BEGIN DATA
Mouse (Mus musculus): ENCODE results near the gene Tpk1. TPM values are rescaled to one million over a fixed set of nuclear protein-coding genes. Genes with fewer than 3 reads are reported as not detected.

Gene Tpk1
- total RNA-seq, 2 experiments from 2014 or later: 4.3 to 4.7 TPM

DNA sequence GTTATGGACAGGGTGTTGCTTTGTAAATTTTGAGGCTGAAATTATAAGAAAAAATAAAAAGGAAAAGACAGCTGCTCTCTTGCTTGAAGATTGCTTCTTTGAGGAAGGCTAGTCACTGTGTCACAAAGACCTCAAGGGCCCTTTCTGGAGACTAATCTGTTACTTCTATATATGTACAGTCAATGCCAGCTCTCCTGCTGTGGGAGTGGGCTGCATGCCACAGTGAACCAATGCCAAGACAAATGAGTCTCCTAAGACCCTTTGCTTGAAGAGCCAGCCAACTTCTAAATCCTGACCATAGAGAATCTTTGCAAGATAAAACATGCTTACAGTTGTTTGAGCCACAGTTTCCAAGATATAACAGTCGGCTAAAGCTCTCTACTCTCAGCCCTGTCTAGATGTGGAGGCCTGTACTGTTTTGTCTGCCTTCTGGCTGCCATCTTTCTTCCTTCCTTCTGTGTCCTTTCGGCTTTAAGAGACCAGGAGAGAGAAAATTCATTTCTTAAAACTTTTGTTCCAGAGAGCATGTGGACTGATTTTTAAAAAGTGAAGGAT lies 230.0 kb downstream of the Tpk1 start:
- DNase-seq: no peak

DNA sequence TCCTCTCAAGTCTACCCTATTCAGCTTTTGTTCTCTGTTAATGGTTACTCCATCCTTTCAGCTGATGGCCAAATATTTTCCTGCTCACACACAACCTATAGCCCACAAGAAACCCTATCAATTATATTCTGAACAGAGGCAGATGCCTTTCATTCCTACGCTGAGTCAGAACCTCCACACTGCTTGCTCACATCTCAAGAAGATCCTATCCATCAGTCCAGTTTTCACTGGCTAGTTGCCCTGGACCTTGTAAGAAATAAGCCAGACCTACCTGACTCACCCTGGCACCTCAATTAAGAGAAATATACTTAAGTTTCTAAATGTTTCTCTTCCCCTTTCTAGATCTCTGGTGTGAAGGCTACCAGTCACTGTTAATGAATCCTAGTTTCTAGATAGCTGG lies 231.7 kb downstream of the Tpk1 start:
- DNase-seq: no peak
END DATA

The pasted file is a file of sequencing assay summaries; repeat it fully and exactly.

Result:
Mouse (Mus musculus): ENCODE results near the gene Tpk1. TPM values are rescaled to one million over a fixed set of nuclear protein-coding genes. Genes with fewer than 3 reads are reported as not detected.

Gene Tpk1
- total RNA-seq, 2 experiments from 2014 or later: 4.3 to 4.7 TPM

DNA sequence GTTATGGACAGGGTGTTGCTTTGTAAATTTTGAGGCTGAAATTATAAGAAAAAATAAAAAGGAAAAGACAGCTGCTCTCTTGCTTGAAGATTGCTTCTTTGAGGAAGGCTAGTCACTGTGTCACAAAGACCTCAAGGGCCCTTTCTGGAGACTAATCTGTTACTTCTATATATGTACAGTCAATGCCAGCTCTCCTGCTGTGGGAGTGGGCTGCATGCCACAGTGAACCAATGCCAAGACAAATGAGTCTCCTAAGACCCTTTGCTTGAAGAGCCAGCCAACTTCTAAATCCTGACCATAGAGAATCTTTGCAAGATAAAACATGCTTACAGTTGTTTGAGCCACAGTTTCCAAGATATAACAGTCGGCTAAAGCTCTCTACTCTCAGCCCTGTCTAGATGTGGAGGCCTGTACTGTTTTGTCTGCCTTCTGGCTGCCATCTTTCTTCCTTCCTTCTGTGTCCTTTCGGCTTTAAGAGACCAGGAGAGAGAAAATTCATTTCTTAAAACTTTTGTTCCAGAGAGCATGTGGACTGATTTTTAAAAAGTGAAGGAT lies 230.0 kb downstream of the Tpk1 start:
- DNase-seq: no peak

DNA sequence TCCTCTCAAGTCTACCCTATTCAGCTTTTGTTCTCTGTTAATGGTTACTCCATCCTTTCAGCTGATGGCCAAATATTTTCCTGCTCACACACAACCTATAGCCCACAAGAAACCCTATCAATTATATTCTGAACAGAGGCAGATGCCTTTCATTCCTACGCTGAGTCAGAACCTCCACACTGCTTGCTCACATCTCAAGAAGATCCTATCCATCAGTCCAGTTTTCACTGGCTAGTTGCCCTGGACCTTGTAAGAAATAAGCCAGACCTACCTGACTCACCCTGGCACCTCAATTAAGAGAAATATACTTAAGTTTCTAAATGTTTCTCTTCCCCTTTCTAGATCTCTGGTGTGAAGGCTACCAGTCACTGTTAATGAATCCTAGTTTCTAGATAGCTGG lies 231.7 kb downstream of the Tpk1 start:
- DNase-seq: no peak